Make big points and ignore small ones.
Make your points on cross-examination major
ones that are significant to your case and do it
without irrelevant details. Ignore issues that
aren’t important. Don’t bore the jury. Make
cross-examination on the big issues short, to the
point, and interesting.
Don’t wait for closing argument to explain important
points made on cross.
Don’t make the mistake of waiting until closing
argument to try to ensure that the jury understands the significance of important points
made in cross-examination. By asking follow-up
questions during the cross-examination you can
underscore for the jury why the point is important. It is better to deal with the witness trying
to explain it away than to lose the drama of the
moment or count on the jury to remember it long
after it happened. For example, if you impeach
a witness, follow-up questions highlight the
conflict: “Today you testified the light was green,
but in your deposition a year ago you testified,
under oath, that the light was red, isn’t that true?
Yet both can’t be true, can they? Your recollection
a year ago would be more recent than one year
later, isn’t that so?”
Approach cross-examination as a big picture, not a
series of details.
Cross-examination is a continuation of your
client’s story. It is a repetition of the basic theme
of your case. Don’t plan your cross-examination
as if you were looking through a microscope for
details. Make sure your cross-examination is one
of the big pictures in the case. No one cares and
few will understand a detailed, intellectual, and
complicated cross-examination, nor do jurors care
about issues they feel aren’t important. Moreover,
when you waste time on details or the irrelevant,
the jury will assume you are not being fair to the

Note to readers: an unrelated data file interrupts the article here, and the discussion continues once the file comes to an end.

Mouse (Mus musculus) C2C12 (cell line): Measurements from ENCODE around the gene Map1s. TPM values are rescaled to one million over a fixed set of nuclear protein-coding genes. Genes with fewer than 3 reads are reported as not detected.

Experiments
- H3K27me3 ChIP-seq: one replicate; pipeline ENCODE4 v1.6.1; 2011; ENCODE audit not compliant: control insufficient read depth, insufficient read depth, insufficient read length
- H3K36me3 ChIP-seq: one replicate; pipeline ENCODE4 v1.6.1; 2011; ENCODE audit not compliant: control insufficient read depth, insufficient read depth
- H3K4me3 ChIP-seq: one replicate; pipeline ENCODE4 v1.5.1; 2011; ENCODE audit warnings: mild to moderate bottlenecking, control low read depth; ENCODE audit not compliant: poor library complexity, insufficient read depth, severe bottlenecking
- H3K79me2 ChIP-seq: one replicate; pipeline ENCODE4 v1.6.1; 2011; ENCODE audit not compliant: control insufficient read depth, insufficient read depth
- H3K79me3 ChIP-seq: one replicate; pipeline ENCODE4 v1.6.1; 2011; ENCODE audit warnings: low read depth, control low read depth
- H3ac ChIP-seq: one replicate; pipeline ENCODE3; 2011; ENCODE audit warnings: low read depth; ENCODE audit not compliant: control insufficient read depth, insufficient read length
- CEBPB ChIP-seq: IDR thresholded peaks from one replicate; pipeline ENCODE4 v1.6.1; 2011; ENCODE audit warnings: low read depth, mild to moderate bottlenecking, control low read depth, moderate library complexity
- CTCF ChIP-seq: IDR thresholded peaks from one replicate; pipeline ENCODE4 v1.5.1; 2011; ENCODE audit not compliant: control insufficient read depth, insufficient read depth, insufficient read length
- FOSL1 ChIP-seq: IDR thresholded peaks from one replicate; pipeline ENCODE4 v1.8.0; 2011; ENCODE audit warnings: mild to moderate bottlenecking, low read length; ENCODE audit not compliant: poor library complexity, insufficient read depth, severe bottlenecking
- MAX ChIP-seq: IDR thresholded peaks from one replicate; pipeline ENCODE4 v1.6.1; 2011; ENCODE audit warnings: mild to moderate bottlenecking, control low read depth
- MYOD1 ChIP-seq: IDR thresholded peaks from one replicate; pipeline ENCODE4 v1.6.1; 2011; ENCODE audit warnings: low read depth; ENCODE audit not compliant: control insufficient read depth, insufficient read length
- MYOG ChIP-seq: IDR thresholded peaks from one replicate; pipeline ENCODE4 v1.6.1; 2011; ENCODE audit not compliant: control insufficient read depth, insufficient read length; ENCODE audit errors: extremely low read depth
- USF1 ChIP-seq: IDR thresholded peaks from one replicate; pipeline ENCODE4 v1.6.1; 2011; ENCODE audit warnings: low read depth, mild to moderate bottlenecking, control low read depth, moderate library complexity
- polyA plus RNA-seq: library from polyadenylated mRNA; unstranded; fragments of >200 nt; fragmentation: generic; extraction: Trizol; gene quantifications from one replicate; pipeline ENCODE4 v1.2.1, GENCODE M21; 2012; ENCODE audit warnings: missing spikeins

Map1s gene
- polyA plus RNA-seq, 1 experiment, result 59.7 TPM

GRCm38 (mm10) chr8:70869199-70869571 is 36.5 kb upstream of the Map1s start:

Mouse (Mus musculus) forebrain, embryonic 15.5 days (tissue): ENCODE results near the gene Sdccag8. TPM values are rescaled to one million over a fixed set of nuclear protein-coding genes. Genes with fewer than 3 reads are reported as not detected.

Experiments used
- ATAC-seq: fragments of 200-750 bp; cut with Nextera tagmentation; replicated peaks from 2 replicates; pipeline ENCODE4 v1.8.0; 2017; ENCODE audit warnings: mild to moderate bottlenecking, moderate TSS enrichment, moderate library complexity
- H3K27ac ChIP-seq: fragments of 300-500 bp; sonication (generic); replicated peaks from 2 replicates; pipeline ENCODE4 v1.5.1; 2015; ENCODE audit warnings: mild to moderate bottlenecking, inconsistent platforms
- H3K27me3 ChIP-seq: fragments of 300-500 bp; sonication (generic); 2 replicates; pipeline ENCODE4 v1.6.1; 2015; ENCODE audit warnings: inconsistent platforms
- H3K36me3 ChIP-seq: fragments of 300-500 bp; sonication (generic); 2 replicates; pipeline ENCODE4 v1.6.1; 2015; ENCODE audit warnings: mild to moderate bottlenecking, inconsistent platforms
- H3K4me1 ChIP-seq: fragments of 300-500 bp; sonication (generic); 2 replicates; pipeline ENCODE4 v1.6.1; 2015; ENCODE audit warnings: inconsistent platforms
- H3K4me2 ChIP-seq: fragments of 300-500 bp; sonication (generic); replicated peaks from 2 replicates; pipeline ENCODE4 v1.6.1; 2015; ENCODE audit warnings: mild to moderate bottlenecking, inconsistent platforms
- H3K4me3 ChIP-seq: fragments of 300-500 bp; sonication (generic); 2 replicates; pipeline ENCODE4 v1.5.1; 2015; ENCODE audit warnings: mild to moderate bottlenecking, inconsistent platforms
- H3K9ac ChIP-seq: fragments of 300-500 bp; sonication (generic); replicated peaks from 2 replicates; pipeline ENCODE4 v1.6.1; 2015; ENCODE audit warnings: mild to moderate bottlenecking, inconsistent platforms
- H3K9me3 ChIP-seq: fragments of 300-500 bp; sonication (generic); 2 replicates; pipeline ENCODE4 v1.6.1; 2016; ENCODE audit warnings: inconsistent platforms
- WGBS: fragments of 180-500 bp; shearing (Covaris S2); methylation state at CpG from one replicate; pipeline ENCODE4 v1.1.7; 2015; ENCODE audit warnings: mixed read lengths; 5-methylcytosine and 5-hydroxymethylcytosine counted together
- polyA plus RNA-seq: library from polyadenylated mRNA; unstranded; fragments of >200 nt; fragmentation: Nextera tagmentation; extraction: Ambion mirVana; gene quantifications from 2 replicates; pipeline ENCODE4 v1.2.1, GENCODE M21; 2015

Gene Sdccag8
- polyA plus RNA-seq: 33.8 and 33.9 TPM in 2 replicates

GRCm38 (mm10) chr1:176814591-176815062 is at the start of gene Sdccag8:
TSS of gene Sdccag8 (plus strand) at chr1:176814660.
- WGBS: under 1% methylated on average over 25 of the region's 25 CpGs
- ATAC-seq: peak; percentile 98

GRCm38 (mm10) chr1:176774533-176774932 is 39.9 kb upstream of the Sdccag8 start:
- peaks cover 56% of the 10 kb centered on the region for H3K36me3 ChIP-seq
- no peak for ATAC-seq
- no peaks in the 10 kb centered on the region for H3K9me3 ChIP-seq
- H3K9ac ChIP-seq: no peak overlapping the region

witness. Make your points big ones and important
ones—think of a rifle and not a shotgun.
Don’t react to every issue your opponent raises.
Your opponent may try to distract you and the
jury by raising issues about insignificant matters. Having a major theme and sticking to it
is essential to a successful outcome. What you
spend time talking about is what is important
in the minds of the jury. Ignore the insignificant
and concentrate on the important facts during
Have a basic theme and stick to the main story.
You have a story to tell based upon your case
themes. You need to develop a central theme that
highlights the positives of your case and explains
the negatives as well. Stay on theme throughout
the trial and be sure to weave your client’s story
into your cross-examination.
Deal with negative issues head on.
The negative issues about your case must be acknowledged and dealt with openly and honestly.
They can’t be ignored—they are like an elephant
in the room. Plan your cross-examination by
deciding how to deal with these issues, but be
careful not to spend too much time doing so.
The right to ask leading questions is a gift. Use it.
Use your right to ask leading questions in
cross-examination. If done well, you can tell your
client’s story through leading questions, irrespective of the answers the witness gives. A series of
short and clear leading questions is a powerful
way to communicate your client’s story to the jury.
The three most important rules are: Listen, listen, and
listen. Listen carefully to the witness on direct
examination for issues to ask about on cross.
Good trial lawyers are not good note-takers. They
are good listeners. If you have a prepared outline
of questions you plan to ask on cross-examination, you will often be looking at the outline or
planning your next question instead of listening
to the witness’s answers. As a result, you may
think you received an answer to your question
when you didn’t or you may miss important
testimony that needs follow-up. Concentrate on
what the witness is saying. Think while you work
and listen, listen, listen.
If you decide to impeach a witness, do it right.
Too often, lawyers lose the drama of the moment
while attempting to impeach on cross-examination
because they don’t do it right. The first step for impeachment is to make sure the witness’s statement
is significant enough to use. The impeaching material must be clearly inconsistent and not something
obscure. The next step is to get the witness totally
committed to the inconsistent statement before
impeaching. If it is from a deposition, you need to
identify the page and line number before bringing
out the impeaching evidence. Lay a proper foundation before you attempt impeachment. Do it right or
don’t do it at all.